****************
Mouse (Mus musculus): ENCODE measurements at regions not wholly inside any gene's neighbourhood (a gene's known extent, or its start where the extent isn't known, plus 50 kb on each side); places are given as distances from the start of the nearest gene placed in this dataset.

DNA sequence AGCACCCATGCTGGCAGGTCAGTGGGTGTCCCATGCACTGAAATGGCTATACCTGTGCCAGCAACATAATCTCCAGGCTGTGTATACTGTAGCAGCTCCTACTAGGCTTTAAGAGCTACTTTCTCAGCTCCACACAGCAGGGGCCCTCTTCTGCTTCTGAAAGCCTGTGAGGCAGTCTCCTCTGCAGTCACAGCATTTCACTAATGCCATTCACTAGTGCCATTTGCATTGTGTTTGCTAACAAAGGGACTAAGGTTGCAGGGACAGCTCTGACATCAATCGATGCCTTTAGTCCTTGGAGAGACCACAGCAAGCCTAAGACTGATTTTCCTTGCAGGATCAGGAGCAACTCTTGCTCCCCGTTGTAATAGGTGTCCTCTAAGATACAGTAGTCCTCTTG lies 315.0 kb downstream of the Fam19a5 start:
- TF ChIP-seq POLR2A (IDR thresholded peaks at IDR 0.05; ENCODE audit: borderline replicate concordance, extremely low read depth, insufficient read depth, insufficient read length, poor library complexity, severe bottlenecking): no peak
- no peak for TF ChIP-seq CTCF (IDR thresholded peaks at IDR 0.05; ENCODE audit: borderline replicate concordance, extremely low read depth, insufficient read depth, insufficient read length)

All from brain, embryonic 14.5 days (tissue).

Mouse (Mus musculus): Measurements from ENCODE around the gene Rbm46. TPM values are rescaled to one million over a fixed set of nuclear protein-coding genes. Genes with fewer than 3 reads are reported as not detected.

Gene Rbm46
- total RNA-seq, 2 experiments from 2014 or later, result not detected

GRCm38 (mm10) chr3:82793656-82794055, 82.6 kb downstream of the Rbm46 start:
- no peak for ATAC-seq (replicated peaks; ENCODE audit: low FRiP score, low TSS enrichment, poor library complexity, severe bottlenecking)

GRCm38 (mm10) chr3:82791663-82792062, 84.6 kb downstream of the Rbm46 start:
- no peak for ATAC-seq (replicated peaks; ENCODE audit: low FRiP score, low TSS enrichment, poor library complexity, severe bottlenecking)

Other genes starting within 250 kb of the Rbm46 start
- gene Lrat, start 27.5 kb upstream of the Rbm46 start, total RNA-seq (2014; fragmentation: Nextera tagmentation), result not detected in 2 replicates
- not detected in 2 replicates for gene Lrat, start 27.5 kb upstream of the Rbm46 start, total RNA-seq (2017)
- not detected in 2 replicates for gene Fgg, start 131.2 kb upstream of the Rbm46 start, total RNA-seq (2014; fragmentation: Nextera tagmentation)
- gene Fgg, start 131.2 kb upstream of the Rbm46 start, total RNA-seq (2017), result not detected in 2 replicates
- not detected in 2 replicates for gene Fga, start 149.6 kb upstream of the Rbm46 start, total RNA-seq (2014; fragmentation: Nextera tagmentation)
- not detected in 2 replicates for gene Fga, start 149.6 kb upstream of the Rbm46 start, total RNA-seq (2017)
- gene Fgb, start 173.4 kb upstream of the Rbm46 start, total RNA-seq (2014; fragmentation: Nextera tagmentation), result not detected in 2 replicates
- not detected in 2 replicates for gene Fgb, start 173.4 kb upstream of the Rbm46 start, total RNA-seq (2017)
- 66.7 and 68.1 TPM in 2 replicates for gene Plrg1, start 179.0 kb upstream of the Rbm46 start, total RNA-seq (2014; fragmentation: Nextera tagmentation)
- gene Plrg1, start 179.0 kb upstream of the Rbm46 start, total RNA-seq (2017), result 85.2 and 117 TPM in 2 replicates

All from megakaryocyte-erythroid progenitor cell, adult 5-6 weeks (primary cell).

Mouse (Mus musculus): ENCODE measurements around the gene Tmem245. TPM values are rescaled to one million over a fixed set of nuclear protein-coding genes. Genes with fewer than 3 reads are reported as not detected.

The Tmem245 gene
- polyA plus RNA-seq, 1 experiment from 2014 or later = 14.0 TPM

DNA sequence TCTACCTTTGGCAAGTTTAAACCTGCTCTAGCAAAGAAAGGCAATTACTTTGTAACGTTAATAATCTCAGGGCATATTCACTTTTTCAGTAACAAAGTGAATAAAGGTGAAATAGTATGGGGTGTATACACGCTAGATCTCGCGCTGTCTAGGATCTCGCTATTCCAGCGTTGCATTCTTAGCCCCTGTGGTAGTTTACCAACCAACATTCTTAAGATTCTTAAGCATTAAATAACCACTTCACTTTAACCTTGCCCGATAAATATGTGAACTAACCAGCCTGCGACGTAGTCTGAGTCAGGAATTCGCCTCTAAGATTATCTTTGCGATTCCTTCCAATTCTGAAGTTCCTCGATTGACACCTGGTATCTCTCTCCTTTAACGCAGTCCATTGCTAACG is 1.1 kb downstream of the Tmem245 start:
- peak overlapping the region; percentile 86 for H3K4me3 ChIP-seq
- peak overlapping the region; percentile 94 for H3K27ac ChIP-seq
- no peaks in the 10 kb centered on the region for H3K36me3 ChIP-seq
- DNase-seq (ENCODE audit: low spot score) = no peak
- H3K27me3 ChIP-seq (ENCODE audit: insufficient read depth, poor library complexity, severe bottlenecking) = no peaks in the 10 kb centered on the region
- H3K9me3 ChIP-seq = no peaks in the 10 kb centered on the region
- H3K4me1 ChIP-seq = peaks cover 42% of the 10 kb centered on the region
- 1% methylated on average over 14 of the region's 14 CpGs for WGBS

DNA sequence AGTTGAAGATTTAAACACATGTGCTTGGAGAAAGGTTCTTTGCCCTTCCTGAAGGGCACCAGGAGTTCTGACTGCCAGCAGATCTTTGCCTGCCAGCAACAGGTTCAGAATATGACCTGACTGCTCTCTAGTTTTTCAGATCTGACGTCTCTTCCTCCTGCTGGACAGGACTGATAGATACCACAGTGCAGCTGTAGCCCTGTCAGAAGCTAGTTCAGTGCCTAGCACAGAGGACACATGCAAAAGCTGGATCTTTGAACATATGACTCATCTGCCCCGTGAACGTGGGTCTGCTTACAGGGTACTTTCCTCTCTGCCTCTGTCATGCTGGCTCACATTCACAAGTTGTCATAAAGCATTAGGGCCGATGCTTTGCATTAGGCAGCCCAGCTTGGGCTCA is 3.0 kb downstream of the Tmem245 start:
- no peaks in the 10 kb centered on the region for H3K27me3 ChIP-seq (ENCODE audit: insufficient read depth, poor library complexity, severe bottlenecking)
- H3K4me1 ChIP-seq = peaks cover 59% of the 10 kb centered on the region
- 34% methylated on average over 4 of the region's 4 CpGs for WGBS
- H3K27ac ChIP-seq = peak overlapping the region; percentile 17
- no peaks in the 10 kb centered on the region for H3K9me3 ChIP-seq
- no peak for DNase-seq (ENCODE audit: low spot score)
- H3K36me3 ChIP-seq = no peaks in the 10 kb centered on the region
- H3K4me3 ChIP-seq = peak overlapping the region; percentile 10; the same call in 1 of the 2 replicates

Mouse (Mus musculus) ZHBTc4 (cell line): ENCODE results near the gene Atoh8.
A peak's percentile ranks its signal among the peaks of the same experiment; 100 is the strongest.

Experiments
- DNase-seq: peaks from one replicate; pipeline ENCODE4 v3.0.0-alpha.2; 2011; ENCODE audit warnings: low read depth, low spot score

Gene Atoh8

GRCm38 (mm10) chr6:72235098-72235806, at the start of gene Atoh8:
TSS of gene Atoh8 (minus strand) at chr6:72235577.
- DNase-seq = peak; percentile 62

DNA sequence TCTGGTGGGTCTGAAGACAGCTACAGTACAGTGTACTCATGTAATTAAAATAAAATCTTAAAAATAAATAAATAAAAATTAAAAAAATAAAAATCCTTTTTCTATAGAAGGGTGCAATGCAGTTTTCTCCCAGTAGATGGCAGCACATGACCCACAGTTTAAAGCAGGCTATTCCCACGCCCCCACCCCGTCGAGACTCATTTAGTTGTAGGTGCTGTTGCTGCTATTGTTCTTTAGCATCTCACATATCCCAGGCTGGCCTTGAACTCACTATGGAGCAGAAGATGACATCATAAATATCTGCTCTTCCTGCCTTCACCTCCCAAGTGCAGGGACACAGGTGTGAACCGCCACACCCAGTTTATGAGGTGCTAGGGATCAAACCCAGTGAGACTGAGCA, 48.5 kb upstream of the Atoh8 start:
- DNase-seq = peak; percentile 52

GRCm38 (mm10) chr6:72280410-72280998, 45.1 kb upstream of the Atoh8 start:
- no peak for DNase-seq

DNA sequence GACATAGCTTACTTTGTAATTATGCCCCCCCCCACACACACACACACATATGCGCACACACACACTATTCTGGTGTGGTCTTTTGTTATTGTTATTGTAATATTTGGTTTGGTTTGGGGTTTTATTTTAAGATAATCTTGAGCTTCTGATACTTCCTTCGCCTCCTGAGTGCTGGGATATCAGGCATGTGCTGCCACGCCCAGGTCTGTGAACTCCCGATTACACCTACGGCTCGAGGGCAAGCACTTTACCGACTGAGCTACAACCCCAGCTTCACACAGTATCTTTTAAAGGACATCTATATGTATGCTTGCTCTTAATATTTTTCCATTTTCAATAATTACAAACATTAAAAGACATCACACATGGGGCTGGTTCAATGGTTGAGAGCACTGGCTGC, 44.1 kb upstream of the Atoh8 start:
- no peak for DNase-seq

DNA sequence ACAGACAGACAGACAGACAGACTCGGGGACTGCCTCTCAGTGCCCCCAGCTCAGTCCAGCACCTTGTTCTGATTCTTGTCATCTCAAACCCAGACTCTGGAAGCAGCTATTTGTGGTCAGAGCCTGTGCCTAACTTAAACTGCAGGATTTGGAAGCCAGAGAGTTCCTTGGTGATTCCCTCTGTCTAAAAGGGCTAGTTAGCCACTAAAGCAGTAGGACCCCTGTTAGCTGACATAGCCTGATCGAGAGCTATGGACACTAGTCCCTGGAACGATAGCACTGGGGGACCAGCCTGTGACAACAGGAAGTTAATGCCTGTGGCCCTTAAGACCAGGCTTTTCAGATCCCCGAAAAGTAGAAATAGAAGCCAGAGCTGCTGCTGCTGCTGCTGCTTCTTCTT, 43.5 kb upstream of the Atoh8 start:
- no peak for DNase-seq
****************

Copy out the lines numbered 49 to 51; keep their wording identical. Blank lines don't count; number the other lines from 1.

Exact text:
- DNase-seq: peaks from one replicate; pipeline ENCODE4 v3.0.0-alpha.2; 2011; ENCODE audit warnings: low read depth, low spot score

Gene Atoh8

GRCm38 (mm10) chr6:72235098-72235806, at the start of gene Atoh8: